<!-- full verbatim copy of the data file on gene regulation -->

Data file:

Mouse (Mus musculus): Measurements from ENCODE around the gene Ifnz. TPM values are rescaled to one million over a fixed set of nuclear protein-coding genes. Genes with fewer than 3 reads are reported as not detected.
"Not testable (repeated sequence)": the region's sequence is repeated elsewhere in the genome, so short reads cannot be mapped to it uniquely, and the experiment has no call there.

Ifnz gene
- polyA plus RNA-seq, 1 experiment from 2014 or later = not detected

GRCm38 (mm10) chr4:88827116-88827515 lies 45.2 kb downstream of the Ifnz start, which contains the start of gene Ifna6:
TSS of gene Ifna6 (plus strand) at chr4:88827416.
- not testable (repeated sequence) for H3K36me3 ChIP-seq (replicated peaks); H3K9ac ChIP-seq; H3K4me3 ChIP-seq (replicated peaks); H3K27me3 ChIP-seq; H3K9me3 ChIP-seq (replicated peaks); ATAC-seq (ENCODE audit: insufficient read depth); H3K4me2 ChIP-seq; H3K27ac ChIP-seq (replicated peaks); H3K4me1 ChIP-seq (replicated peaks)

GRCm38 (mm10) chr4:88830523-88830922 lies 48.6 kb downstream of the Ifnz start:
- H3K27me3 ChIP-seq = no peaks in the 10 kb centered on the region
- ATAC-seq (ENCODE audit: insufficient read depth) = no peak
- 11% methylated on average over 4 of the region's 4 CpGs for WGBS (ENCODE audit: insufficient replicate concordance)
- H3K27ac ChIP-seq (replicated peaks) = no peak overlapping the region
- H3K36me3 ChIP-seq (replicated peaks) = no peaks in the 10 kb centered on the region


Mouse (Mus musculus): Measurements from ENCODE around the gene Ifnz. TPM values are rescaled to one million over a fixed set of nuclear protein-coding genes. Genes with fewer than 3 reads are reported as not detected.
"Not testable (repeated sequence)": the region's sequence is repeated elsewhere in the genome, so short reads cannot be mapped to it uniquely, and the experiment has no call there.

Ifnz gene
- polyA plus RNA-seq, 1 experiment from 2014 or later = not detected

GRCm38 (mm10) chr4:88827116-88827515 lies 45.2 kb downstream of the Ifnz start, which contains the start of gene Ifna6:
TSS of gene Ifna6 (plus strand) at chr4:88827416.
- not testable (repeated sequence) for H3K36me3 ChIP-seq (replicated peaks); H3K9ac ChIP-seq; H3K4me3 ChIP-seq (replicated peaks); H3K27me3 ChIP-seq; H3K9me3 ChIP-seq (replicated peaks); ATAC-seq (ENCODE audit: insufficient read depth); H3K4me2 ChIP-seq; H3K27ac ChIP-seq (replicated peaks); H3K4me1 ChIP-seq (replicated peaks)

GRCm38 (mm10) chr4:88830523-88830922 lies 48.6 kb downstream of the Ifnz start:
- H3K27me3 ChIP-seq = no peaks in the 10 kb centered on the region
- ATAC-seq (ENCODE audit: insufficient read depth) = no peak
- 11% methylated on average over 4 of the region's 4 CpGs for WGBS (ENCODE audit: insufficient replicate concordance)
- H3K27ac ChIP-seq (replicated peaks) = no peak overlapping the region
- H3K36me3 ChIP-seq (replicated peaks) = no peaks in the 10 kb centered on the region